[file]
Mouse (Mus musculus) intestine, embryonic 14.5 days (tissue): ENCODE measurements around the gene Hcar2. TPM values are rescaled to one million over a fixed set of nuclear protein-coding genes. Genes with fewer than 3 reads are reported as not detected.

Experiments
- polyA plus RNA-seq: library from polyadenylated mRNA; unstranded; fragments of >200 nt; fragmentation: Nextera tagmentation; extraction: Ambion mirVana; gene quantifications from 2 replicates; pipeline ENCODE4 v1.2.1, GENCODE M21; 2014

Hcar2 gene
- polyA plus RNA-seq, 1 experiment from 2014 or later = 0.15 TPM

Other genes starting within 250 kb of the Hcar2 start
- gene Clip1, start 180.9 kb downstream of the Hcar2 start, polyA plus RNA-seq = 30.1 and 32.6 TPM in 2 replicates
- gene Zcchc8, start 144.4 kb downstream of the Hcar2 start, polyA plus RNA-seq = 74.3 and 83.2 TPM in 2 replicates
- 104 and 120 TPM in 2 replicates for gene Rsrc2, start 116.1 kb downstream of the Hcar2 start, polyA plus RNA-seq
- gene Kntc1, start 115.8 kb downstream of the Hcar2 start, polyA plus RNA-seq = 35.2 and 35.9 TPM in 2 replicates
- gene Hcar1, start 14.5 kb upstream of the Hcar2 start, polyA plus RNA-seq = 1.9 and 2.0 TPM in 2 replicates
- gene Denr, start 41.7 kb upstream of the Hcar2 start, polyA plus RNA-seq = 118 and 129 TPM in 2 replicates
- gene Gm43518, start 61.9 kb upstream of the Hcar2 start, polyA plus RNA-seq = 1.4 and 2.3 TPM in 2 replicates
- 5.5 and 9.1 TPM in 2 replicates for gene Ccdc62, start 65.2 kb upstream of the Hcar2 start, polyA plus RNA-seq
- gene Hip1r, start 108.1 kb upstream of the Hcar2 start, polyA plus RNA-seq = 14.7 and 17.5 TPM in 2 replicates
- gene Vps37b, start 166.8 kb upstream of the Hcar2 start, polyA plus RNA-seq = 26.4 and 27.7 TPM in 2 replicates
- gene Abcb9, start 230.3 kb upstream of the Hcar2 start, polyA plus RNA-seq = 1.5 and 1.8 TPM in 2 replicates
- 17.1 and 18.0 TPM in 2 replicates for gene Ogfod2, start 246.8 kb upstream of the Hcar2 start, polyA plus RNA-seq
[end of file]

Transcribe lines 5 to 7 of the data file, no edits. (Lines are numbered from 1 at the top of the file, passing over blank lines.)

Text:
- polyA plus RNA-seq, 1 experiment from 2014 or later = 0.15 TPM

Other genes starting within 250 kb of the Hcar2 start
- gene Clip1, start 180.9 kb downstream of the Hcar2 start, polyA plus RNA-seq = 30.1 and 32.6 TPM in 2 replicates